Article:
Inside or outside?

By Jesper Christiansen and Sarah Schulman
As a product on an immersive residency at InWithForward, Jesper and Sarah explored the next practice of innovation labs – focusing on factors of risk, accountability, power, and politics. This is Part I in the blog series.
Top-down? Bottom-up? Inside? Outside? New? Established? Every map of social innovation differentiates labs accordingly. InWithForward never fits neatly on the map. We’re outside government, but inside service delivery organizations. We start bottom-up, with the intention of reshaping the top. We’re a new organization, but building on more than a decade of practice in five countries. At first glance, MindLab appears to be the total opposite: an established and embedded lab within Denmark’s public sector, influencing top-down strategy, and regaling international imaginations.

We’ve spent the last three weeks learning from one another, and recognizing that we are moving towards a similar theory of change. That getting to the systems change we both desire requires much more than a project-based approach. That the job to be done is building Research & Development capacity, and mobilizing movements – of civil servants, of practitioners, of families, of individuals. Yes, we start at different places – reflecting some distinct values around politics & power – but ultimately we’re each trying to tear down the boundary line between policy and practice, and recast implementation as innovation.

Why would MindLab seek inspiration from InWithForward?

As an internal public sector lab, funded entirely by three ministries and a municipality, the premise of most of MindLab’s activities is to work from within public administration. This form of organization means that a significant part of the legitimacy of MindLab comes from its ability to enable better stewardship of political intentions and embed itself within existing structures and knowledge practices in order to improve them over time. While maintaining the emphasis on the qualitative experience of people, the main purpose of MindLab is therefore to make government better and more legitimate.

But being a centralized lab has its limits. While the task of reforming public services has become more urgent, frequent and complex, the ever-present policy challenge is to generate the right kind of intelligence and energy for changing public service systems.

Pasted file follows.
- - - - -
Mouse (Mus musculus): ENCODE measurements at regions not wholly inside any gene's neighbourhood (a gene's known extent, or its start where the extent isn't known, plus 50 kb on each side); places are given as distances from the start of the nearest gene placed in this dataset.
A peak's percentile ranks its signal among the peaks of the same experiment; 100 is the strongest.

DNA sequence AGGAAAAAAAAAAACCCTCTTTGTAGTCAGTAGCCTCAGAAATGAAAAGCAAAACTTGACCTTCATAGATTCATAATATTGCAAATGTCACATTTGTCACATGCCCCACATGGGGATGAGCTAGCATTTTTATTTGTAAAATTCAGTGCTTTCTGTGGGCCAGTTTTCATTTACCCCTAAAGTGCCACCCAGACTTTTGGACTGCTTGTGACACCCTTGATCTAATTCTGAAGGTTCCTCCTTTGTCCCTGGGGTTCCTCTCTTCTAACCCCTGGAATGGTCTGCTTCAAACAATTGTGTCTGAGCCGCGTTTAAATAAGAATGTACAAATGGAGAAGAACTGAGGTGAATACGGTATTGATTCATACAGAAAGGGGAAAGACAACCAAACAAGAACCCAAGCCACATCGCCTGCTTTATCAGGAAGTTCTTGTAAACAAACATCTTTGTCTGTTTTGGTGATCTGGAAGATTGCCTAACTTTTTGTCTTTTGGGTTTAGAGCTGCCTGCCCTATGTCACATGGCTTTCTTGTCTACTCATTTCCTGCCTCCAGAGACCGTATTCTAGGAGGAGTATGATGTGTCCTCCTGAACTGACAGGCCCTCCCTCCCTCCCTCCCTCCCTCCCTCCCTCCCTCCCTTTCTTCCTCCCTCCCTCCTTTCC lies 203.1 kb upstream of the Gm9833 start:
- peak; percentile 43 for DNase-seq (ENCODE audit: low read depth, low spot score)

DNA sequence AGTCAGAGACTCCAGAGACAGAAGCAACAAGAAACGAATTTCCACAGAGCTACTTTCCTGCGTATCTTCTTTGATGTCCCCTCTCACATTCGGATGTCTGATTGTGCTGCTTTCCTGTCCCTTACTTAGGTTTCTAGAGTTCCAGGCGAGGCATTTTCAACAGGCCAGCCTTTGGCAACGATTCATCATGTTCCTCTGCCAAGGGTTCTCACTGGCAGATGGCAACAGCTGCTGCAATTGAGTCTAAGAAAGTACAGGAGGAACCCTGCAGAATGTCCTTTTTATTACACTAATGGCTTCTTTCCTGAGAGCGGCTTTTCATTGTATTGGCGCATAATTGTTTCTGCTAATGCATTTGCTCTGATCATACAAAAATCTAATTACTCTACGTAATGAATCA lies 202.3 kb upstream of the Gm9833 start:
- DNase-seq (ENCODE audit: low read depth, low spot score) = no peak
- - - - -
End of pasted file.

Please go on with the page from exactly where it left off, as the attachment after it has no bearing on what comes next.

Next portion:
When MindLab In 2014 included Odense municipality as part of its funding partners, it was with the intent of creating a site of local experimentation to enable outcomes-focused and practice-oriented feedback mechanisms. However, we are far from illustrating the any substantial alternative to top-down instruction and regulation. So while we as a centralized lab is a way of actively contribute to a new capacity in government to make the state more connected, legitimate and effective, we have a lot to learn about how to create better outcomes through bottom-up development processes.

InWithForward is pioneering new approaches within this domain. They are working directly with people and service providers to change outcomes and behavior through experimental co-design, social movements and peer-to-peer influences. And they are ambitiously attempting to design service systems that correspond with actualities of people in their communities and let this define the very intent of the new public service system. Both of which seems to be a significant part of what it could mean to develop public policies in the future.

Why would InWithForward seek inspiration from MindLab?

Aaron just graduated from high school, and is living in the gap between the special education system and the adult community living system. He’s been offered the suite of disability policy instruments: an individualized budget, an employment program, a day program. And yet none of these instruments have managed to draw out Aaron’s real potential – as a comedian or storyteller.

We’ve spent the last nine-months working closely with young adults like Aaron, and co-designing a range of new practice to build Aaron, his family, and staff’s capacities. We want to spread this new practice – without it getting perverted by the system’s existing contracting and measurement process. At the same time, we want to reshape how policymakers see the nature of the problem to be solved and revise the very intent of the solutions they design.

The question is, how? How do we really get to the big P policy change? Without such policy spawning plenty of low-fidelity practice knock-offs? When do we invest in bringing policymakers aboard? And when do we invest in the bottom-up movement of individuals and families that will demand change? Or do we do both at the same time?

One answer seems to be re-defining the role of the middle layer in all of this: the service deliverers. We initially partnered with service deliverers because we had a hunch that they could be a key lever for both bottom-up and top-down change. But, how do we reposition them from being contractors or implementers to being suppliers of policy intelligence, holders of risk, and movement builders?

MindLab has a track record of supplying policy intelligence, holding the risk for experimentation, and building internal movements of civil servants – all from a centralized unit. Their job is to find better ways to bring to life political intent. We see our job as finding ways to revise political intent. All by offering a viable alternative.

So who should get to set the agenda for change? Who should own the risk and have the accountability for change? What are the really practical ways to bring people along for the journey?

Collectively, we highlight the need to start thinking beyond the “lab” and taking a more networked approach to change: where we’re working to engage and mobilize the enthused at the bottom, the middle, and the top.

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